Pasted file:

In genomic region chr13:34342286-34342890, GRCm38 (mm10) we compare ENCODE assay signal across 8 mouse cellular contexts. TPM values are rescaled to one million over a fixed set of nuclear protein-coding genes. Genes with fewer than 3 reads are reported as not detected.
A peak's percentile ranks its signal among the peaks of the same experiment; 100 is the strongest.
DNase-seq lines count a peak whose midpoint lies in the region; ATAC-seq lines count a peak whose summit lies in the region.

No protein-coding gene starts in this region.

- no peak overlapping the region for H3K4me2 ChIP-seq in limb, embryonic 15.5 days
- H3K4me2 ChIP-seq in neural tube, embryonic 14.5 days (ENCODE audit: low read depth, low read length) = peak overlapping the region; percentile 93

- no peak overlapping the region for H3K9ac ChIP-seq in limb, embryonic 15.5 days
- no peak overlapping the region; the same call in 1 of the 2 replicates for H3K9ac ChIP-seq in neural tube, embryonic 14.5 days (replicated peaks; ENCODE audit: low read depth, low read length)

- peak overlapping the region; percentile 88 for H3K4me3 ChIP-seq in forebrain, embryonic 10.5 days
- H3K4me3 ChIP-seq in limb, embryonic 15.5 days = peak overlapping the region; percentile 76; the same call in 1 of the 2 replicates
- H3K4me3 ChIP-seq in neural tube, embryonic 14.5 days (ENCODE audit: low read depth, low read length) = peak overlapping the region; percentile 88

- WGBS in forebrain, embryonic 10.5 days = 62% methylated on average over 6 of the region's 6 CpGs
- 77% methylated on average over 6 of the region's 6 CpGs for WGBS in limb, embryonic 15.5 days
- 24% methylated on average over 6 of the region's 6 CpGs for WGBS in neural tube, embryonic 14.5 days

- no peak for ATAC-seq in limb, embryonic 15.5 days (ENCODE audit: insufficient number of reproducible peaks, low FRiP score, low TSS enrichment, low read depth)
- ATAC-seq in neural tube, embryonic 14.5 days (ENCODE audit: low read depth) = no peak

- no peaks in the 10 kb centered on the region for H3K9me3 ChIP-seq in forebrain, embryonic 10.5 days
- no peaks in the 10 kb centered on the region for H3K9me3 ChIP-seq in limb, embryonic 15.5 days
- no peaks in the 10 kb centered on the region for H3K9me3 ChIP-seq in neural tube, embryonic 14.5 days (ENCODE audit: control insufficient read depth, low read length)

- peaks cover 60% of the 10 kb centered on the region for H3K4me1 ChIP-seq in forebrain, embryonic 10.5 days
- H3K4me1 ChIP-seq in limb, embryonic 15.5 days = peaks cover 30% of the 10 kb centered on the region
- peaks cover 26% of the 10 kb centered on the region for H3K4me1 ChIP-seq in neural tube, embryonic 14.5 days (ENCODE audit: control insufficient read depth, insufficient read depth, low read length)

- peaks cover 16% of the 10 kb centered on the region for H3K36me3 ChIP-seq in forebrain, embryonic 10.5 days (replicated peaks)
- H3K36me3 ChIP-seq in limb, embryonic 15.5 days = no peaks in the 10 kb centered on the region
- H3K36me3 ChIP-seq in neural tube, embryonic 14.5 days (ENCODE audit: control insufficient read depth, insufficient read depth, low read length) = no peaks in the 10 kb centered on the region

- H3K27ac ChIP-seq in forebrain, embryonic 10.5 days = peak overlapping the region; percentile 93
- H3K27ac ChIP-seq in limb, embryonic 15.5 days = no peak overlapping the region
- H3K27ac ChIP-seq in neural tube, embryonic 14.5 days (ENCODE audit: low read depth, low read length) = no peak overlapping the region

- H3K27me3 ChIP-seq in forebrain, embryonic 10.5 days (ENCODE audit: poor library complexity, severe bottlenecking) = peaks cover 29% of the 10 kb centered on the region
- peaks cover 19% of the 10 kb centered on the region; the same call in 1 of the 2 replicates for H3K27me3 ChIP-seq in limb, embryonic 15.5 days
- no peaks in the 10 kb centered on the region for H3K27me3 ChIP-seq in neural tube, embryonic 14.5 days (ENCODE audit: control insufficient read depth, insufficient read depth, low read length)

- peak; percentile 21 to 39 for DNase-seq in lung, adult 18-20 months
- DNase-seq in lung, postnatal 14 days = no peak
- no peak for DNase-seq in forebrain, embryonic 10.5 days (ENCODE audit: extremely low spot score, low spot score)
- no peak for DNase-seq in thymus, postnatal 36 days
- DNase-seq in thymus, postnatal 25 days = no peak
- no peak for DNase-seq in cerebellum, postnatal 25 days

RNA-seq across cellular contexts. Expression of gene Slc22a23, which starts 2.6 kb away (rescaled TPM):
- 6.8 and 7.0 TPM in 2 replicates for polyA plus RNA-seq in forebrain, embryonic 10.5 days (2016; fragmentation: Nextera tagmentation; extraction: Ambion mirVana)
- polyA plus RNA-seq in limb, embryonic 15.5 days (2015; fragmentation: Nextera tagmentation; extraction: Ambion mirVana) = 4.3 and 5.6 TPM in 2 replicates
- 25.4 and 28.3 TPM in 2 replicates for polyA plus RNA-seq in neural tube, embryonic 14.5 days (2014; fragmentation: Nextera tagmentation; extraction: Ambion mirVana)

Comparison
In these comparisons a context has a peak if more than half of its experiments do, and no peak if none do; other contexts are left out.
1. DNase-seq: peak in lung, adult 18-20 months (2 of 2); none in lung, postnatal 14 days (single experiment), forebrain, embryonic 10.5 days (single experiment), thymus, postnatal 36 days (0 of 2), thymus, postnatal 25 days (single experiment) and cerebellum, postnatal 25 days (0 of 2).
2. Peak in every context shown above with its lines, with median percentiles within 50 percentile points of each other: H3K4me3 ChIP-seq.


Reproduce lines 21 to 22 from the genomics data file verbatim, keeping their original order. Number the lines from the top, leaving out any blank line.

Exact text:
- H3K4me1 ChIP-seq in limb, embryonic 15.5 days = peaks cover 30% of the 10 kb centered on the region
- peaks cover 26% of the 10 kb centered on the region for H3K4me1 ChIP-seq in neural tube, embryonic 14.5 days (ENCODE audit: control insufficient read depth, insufficient read depth, low read length)